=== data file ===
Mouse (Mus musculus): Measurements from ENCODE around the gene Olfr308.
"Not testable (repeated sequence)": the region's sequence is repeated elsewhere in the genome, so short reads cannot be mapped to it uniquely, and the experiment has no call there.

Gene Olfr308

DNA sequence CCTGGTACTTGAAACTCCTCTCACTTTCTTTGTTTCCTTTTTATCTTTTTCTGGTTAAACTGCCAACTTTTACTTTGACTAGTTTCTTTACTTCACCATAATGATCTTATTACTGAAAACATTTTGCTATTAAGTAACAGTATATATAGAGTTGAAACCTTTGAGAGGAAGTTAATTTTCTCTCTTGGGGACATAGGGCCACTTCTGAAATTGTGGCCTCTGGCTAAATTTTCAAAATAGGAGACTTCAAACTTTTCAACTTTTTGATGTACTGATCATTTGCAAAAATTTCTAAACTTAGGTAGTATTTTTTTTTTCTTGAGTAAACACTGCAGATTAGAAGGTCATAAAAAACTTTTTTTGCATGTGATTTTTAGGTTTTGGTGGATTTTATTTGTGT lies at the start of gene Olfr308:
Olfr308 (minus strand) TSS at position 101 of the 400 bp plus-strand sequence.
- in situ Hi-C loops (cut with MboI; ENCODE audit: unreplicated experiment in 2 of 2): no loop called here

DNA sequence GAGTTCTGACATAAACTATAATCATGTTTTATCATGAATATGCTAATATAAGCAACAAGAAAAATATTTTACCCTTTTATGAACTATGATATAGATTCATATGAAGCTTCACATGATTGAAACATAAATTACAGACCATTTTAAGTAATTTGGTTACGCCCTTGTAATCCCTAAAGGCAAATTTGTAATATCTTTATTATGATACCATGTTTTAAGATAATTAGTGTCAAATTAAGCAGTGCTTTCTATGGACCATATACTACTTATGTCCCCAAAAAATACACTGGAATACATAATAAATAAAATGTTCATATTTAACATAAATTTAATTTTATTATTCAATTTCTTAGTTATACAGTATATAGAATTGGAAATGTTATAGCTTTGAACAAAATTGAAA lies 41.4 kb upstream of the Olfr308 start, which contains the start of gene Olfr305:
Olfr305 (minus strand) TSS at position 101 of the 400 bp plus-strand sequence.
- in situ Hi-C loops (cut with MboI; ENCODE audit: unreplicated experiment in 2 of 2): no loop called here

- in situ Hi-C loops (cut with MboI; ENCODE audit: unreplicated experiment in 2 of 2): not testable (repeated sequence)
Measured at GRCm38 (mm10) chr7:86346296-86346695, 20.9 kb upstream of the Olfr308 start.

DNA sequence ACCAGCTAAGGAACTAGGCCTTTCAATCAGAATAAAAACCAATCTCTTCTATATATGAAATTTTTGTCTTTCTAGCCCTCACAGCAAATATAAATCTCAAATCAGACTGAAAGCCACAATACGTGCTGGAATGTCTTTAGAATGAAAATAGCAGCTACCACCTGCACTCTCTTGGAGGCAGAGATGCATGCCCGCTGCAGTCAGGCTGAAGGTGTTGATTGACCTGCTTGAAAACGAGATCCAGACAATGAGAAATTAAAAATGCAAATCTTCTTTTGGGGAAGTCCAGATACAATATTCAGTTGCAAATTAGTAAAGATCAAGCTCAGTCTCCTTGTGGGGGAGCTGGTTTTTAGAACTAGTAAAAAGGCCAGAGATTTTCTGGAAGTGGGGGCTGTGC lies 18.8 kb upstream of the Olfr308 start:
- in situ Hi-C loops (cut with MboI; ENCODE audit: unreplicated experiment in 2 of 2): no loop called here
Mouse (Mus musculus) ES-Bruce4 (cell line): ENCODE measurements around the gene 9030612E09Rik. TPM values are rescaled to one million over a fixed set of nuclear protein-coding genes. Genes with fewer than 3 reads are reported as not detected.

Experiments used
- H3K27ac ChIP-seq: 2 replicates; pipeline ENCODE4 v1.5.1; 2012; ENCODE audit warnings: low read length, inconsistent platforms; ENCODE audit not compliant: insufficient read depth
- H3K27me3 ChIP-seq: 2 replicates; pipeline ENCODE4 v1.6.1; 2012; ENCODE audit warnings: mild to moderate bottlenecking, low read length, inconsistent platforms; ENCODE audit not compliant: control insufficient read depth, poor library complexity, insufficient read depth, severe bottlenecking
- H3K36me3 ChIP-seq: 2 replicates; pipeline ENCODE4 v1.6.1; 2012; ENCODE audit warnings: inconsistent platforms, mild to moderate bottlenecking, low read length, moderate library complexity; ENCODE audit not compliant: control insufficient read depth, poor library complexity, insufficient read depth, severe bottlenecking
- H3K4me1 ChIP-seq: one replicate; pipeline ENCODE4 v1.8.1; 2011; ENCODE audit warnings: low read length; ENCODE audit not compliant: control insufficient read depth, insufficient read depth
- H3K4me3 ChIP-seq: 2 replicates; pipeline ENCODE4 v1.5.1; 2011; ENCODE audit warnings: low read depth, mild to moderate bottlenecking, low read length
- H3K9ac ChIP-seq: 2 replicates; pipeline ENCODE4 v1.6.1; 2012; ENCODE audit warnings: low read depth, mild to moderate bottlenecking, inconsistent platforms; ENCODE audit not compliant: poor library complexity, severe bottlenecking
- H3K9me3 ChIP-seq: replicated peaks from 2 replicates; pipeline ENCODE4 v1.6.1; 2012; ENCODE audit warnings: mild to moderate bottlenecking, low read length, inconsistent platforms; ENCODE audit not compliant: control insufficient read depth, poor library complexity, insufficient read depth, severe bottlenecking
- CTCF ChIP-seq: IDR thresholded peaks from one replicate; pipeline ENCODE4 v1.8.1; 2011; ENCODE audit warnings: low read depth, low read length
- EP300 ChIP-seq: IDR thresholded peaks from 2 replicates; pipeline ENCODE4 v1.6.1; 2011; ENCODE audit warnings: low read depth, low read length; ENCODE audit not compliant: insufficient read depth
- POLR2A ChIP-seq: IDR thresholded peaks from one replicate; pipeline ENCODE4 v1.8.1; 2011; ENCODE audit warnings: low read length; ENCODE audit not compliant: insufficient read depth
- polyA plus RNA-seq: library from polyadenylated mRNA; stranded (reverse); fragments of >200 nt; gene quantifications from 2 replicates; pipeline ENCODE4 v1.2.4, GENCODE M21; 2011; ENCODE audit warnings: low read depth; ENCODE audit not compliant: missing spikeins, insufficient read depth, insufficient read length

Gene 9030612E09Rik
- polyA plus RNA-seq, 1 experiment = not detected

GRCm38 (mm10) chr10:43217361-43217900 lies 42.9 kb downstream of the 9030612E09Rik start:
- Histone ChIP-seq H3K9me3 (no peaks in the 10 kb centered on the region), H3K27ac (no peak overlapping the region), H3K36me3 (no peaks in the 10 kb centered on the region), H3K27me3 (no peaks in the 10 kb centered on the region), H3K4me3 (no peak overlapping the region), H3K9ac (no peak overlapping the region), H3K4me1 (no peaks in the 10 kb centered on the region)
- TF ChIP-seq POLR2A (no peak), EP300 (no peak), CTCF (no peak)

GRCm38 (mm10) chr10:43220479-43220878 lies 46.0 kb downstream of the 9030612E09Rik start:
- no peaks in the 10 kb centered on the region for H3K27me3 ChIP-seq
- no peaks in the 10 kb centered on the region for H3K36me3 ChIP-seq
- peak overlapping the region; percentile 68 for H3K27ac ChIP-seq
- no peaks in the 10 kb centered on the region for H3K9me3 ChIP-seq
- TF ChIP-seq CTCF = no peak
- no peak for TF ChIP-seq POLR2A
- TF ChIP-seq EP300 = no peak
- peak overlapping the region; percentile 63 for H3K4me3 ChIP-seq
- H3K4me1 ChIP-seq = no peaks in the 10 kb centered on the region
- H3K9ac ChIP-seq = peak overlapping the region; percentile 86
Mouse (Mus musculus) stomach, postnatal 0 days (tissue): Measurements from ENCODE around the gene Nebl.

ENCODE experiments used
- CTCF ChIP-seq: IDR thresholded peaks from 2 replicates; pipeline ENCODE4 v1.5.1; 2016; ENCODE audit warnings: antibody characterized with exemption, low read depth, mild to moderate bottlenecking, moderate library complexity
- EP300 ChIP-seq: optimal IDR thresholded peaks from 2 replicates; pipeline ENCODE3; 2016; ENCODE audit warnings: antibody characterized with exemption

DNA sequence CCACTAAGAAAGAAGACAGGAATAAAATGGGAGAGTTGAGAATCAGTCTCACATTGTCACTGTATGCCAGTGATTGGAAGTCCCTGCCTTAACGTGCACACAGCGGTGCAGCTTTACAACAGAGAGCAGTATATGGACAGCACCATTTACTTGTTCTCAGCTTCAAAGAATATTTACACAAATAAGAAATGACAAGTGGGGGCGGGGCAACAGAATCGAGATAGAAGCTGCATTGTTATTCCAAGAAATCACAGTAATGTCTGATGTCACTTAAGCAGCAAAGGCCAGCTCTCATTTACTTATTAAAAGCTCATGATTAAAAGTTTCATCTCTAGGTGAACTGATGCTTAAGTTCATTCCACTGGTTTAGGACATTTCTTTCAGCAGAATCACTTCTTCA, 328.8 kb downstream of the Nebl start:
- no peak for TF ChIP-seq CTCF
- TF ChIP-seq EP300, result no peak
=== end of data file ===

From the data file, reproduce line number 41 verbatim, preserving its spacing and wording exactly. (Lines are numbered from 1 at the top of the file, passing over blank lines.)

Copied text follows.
- H3K4me1 ChIP-seq = no peaks in the 10 kb centered on the region